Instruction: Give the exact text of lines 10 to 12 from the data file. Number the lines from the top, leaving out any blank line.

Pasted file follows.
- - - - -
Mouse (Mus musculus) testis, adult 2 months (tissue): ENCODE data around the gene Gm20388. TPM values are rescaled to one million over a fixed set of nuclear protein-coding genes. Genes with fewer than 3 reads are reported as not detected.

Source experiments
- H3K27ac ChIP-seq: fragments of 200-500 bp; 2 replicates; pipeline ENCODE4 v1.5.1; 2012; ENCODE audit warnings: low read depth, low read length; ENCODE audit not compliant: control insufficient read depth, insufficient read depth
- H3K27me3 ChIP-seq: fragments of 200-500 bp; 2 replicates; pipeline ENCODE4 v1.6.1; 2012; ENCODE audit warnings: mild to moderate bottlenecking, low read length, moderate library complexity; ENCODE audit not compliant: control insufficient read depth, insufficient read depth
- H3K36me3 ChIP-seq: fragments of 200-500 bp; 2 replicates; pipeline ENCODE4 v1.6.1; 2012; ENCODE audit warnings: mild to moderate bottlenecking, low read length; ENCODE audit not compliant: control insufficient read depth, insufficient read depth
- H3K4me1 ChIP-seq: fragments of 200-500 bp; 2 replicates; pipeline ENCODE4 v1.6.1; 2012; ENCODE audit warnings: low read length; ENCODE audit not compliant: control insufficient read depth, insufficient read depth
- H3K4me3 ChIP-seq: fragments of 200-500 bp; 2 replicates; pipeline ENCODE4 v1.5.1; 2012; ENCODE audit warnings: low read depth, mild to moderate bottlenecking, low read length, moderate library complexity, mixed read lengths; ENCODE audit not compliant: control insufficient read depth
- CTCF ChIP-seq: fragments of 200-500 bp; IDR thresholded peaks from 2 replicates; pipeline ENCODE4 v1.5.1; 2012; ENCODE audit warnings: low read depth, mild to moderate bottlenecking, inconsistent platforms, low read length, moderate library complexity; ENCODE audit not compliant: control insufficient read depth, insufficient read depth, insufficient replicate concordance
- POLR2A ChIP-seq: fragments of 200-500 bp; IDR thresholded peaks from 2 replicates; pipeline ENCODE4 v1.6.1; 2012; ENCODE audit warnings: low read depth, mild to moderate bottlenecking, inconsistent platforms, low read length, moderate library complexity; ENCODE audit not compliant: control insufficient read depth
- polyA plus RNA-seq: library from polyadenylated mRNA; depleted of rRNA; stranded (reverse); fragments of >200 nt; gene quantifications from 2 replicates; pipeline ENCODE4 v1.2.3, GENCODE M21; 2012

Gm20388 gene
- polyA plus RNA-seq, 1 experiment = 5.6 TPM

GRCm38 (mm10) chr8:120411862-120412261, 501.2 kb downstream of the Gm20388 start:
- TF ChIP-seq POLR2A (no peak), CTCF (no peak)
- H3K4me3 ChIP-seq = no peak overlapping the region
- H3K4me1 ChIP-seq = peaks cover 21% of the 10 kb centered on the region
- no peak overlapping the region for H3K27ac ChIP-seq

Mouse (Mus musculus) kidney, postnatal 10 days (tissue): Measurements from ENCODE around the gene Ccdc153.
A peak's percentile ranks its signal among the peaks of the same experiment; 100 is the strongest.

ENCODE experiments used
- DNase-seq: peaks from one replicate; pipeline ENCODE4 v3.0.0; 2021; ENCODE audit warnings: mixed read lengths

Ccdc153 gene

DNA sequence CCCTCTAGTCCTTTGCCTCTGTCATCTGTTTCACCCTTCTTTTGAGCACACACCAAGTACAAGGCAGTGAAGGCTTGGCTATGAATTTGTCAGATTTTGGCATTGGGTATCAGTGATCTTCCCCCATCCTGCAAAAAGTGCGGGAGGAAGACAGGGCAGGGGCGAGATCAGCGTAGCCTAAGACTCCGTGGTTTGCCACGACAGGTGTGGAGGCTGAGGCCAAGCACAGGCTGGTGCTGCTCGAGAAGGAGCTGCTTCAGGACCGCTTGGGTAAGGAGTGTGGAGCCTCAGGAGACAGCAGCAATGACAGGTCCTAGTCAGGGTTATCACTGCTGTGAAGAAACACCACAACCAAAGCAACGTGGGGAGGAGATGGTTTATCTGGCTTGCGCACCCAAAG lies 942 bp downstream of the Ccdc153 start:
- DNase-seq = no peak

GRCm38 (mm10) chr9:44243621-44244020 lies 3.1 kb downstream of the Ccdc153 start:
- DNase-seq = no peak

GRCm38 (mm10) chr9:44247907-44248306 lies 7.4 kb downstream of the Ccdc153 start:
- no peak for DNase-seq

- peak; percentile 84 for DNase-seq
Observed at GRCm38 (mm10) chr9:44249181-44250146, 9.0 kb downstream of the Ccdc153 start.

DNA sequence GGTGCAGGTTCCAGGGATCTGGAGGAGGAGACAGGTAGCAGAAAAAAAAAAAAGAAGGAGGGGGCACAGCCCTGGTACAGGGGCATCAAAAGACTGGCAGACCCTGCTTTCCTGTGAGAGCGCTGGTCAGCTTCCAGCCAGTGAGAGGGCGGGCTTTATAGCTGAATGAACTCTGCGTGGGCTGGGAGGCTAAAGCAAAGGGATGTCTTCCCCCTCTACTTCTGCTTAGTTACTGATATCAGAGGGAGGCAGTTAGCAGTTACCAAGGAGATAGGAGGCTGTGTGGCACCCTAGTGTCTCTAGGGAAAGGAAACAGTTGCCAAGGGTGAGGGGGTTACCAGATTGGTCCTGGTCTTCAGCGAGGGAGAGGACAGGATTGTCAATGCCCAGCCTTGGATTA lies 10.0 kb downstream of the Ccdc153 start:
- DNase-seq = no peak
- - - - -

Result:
- polyA plus RNA-seq: library from polyadenylated mRNA; depleted of rRNA; stranded (reverse); fragments of >200 nt; gene quantifications from 2 replicates; pipeline ENCODE4 v1.2.3, GENCODE M21; 2012

Gm20388 gene
- polyA plus RNA-seq, 1 experiment = 5.6 TPM